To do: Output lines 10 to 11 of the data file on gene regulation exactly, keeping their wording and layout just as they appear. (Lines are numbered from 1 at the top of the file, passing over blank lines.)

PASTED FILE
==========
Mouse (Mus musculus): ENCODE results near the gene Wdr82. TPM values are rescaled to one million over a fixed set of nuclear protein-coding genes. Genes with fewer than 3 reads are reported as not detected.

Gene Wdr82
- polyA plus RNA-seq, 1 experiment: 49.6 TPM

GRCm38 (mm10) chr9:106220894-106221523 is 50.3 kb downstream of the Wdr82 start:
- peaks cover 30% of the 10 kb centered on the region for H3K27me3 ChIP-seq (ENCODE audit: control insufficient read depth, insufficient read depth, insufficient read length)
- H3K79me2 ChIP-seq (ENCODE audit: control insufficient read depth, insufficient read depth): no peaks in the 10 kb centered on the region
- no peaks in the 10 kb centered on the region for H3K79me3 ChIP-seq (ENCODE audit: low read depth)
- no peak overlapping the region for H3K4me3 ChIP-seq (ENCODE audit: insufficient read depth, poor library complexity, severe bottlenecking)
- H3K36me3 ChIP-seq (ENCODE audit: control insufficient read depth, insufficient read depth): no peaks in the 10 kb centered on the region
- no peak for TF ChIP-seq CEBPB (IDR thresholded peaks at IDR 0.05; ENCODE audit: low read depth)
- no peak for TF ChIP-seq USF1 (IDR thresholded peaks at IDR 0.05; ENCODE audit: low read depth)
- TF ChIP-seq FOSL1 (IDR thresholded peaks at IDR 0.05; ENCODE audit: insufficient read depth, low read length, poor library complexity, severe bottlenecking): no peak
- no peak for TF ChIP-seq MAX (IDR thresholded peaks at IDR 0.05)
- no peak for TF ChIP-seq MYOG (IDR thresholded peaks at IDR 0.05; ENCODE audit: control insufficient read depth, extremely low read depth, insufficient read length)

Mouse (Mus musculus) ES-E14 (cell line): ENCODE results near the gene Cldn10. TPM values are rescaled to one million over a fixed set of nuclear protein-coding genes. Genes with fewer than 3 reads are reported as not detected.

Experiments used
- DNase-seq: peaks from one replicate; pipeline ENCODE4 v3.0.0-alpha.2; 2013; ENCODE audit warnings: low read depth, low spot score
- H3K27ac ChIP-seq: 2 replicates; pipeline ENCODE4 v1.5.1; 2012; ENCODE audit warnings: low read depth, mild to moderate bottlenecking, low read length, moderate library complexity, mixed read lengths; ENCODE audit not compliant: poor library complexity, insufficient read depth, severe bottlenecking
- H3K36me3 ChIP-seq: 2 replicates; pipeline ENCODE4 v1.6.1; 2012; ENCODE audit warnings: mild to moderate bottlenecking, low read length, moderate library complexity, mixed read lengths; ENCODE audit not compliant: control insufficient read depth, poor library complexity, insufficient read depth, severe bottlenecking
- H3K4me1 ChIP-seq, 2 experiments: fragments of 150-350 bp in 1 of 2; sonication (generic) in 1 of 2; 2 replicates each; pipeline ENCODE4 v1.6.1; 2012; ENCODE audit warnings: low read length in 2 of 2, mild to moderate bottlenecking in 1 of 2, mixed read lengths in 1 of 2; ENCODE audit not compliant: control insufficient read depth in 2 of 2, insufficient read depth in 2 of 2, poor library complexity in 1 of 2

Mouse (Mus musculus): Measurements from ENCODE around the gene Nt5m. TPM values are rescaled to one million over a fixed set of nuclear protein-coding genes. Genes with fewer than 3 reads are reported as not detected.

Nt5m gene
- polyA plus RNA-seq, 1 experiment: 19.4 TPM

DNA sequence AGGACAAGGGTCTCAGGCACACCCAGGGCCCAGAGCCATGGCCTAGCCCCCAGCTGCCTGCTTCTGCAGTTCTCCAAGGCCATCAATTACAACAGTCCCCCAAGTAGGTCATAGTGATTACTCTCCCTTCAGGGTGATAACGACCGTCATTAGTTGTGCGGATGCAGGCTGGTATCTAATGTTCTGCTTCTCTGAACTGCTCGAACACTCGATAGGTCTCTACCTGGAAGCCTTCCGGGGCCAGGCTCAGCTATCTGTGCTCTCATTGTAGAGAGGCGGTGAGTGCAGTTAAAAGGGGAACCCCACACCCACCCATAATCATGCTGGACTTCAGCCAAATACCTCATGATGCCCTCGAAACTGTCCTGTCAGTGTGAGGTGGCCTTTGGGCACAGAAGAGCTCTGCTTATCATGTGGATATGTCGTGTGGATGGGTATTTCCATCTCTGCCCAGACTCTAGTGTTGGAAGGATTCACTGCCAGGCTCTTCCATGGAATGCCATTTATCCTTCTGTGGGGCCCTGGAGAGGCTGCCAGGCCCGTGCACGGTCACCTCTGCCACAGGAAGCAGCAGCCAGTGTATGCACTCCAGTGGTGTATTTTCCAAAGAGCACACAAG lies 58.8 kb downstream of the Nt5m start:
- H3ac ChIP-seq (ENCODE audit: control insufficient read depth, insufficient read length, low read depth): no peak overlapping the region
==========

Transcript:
- no peak for TF ChIP-seq CEBPB (IDR thresholded peaks at IDR 0.05; ENCODE audit: low read depth)
- no peak for TF ChIP-seq USF1 (IDR thresholded peaks at IDR 0.05; ENCODE audit: low read depth)